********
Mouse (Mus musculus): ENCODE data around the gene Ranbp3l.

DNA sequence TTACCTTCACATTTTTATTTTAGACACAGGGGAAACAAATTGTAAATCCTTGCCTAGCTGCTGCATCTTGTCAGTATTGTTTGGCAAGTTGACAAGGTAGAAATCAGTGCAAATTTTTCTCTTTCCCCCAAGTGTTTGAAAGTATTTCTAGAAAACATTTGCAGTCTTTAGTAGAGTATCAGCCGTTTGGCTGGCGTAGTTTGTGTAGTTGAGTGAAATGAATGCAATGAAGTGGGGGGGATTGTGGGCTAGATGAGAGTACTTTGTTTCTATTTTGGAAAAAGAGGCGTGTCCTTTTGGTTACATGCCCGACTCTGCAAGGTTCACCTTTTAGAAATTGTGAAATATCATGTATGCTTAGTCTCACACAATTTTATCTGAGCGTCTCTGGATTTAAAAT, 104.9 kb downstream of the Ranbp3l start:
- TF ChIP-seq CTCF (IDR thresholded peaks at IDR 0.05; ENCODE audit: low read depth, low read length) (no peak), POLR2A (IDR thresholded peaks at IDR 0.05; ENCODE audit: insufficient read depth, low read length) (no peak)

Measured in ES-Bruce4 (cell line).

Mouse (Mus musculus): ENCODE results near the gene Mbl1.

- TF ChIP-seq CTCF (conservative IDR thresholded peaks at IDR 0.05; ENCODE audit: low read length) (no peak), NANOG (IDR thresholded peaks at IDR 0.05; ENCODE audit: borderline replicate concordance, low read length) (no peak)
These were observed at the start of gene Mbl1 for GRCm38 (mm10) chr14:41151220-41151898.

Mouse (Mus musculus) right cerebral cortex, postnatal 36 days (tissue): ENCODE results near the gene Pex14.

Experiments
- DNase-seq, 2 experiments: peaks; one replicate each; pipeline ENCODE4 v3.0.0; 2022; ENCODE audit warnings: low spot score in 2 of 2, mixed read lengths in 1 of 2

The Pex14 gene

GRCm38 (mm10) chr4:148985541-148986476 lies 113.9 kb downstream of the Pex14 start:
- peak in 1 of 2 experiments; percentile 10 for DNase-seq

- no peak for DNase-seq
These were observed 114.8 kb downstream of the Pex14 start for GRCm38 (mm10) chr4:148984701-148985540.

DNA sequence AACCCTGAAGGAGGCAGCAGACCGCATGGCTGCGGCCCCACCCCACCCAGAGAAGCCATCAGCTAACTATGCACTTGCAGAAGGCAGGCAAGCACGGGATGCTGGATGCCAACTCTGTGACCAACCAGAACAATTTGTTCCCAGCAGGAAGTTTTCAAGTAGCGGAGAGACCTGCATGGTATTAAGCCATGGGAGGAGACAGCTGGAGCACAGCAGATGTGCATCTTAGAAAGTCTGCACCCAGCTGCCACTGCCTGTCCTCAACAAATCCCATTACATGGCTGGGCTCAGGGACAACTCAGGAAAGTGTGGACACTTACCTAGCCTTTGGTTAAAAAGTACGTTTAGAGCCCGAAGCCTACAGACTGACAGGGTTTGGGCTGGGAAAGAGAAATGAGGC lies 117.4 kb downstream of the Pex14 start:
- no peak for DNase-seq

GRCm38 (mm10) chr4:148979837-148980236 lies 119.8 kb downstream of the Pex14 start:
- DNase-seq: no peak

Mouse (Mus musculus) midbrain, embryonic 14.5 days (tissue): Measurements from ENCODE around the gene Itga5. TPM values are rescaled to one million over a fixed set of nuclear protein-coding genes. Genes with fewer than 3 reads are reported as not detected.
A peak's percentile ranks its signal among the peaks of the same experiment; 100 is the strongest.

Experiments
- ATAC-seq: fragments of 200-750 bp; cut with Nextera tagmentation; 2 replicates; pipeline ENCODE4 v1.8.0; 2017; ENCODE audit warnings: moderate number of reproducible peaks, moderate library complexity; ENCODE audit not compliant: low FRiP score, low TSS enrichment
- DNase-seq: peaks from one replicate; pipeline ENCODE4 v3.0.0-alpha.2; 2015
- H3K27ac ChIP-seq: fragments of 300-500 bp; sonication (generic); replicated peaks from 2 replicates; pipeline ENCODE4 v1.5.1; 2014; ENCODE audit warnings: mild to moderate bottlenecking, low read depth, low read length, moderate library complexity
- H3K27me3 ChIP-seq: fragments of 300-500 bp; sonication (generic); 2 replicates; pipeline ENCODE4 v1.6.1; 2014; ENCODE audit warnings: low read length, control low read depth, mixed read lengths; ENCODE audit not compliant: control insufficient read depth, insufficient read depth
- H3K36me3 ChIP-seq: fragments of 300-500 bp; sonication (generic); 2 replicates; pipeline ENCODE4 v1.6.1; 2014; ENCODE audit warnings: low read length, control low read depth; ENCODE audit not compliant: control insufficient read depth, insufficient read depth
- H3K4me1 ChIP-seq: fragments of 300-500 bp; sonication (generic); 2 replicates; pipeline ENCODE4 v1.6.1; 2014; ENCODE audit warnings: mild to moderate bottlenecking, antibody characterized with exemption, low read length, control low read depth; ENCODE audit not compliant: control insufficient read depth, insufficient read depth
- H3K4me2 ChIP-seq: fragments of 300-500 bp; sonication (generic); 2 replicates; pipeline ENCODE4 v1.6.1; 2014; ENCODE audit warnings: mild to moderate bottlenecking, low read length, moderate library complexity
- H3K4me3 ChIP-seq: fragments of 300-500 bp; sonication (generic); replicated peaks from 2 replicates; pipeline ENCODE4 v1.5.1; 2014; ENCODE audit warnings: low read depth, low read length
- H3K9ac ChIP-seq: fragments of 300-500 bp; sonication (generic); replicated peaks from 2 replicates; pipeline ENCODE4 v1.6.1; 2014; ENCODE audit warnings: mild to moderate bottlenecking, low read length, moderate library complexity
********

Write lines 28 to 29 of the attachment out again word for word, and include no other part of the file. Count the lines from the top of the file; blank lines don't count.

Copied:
- H3K4me1 ChIP-seq: fragments of 300-500 bp; sonication (generic); 2 replicates; pipeline ENCODE4 v1.6.1; 2014; ENCODE audit warnings: mild to moderate bottlenecking, antibody characterized with exemption, low read length, control low read depth; ENCODE audit not compliant: control insufficient read depth, insufficient read depth
- H3K4me2 ChIP-seq: fragments of 300-500 bp; sonication (generic); 2 replicates; pipeline ENCODE4 v1.6.1; 2014; ENCODE audit warnings: mild to moderate bottlenecking, low read length, moderate library complexity